Facts About Bipolar
Did You Know?
- Bipolar disorder affects 27 million worldwide and approximately 5.7 million adult Americans, or about 2.6% of the U.S. population age 18 and older every year. (National Institute of Mental Health, NIMH)
- Bipolar disorder is the sixth leading cause of disability in the world. (World Health Organization)
- Bipolar disorder results in 9.2 years reduction in expected life span, and as many as one in five patients with bipolar disorder completes suicide. (NIMH)
- Every year, 1 in 20 adults experiences a disabling mental illness; 1 in 10 children have a serious mental disorder (NIMH)
- 44 million people annually experience significant mental illness symptoms that interfere with everyday living. (NIMH)
- Report of the President’s New Freedom Commission estimate the economic cost to treating mental illness to $150 billion, increasing over 20% per year
- 1 person completes suicide every 16.1 minutes with an estimated 25 attempts for every completion
- Suicide is the 3rd ranking cause of death for our youth
What is Bipolar Disorder?
Bipolar disorder is a treatable medical illness marked by extreme changes in mood, thought, energy, and behavior. It is also known as manic-depression because a person's mood can alternate between symptoms of mania and depression.
These changes in mood or "mood swings" can last for hours, days, weeks, or even months. Unlike people with clinical depression (the "lows"), most people who have bipolar disorder talk about experiencing "highs" and "lows."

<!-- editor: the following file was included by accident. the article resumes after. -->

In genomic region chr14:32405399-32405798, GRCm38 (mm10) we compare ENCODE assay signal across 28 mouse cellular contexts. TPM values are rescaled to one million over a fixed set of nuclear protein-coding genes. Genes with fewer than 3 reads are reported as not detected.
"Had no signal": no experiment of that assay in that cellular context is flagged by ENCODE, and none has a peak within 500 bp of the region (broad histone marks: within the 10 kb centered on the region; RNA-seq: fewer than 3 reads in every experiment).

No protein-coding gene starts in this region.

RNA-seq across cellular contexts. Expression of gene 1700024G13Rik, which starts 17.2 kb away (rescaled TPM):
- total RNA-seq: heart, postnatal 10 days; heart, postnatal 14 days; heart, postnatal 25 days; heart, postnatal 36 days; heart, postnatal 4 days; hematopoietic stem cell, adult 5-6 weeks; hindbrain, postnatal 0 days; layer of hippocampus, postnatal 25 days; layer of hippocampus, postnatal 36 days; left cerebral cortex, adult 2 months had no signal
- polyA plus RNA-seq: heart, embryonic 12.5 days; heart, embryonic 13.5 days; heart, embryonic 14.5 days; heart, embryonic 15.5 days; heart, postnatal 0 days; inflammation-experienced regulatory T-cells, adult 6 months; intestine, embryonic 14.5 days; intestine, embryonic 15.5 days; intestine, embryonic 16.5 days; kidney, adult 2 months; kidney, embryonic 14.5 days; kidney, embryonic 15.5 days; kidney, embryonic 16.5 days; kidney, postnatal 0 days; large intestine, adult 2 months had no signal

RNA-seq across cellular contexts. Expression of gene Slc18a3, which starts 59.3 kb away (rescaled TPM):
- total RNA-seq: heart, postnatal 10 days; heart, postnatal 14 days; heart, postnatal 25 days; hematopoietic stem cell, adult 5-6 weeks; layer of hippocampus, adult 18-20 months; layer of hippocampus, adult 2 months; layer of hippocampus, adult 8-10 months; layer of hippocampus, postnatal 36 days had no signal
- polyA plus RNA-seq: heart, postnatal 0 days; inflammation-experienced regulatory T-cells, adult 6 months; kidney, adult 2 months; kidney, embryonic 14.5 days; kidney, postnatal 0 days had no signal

Abnormalities in brain biochemistry and in the structure and/or activity of certain brain circuits are responsible for the extreme shifts in mood, thought, energy, and functioning that characterize bipolar disorder.
A diagnosis of bipolar I disorder is made when a person has experienced at least one episode of severe mania; a diagnosis of bipolar II disorder is made when a person has experienced at least one hypomanic episode but has not met the criteria for a full manic episode. Cyclothymic disorder, a milder illness, is diagnosed when a person experiences, over the course of at least two years (one year for adolescents and children), numerous periods with hypomanic symptoms and numerous periods with depressive symptoms that are not severe enough to meet criteria for major manic or depressive episodes.
Bipolar disorder with rapid cycling is defined as four or more episodes of illness within a 12-month period. This form of the illness tends to be more resistant to treatment than non-rapid-cycling bipolar disorder.
Symptoms of Mania
- Heightened mood, exaggerated optimism and self-confidence
- Decreased need for sleep (less than three hours) without fatigue
- Grandiose delusions, inflated sense of self-importance
- Excessive irritability, aggressive behavior
- Increased physical, mental activity
- Racing speech, flight of ideas, impulsiveness
- Poor judgement, easily distracted, difficulty concentrating
- Reckless behavior without concern for consequences, such as spending sprees, rash business decisions, erratic driving, sexual indiscretions
- In severe cases, auditory hallucinations (hearing voices) or delusions (strong convictions about things that aren't true)
Symptoms of Depression
If a person experiences five or more of the following symptoms each day during a two-week period or if these symptoms interfere with work or family activities, criteria for a major depressive episode are met:
- Prolonged sadness or unexplained crying spells
- Significant changes in appetite, sleep patterns
- Irritability, anger, worry, agitation, anxiety
- Pessimism, indifference
- Loss of energy, persistent tiredness
- Feelings of guilt, worthlessness
- Inability to concentrate, indecisiveness
- Inability to take pleasure in former interests, social withdraw
- Unexplained aches and pains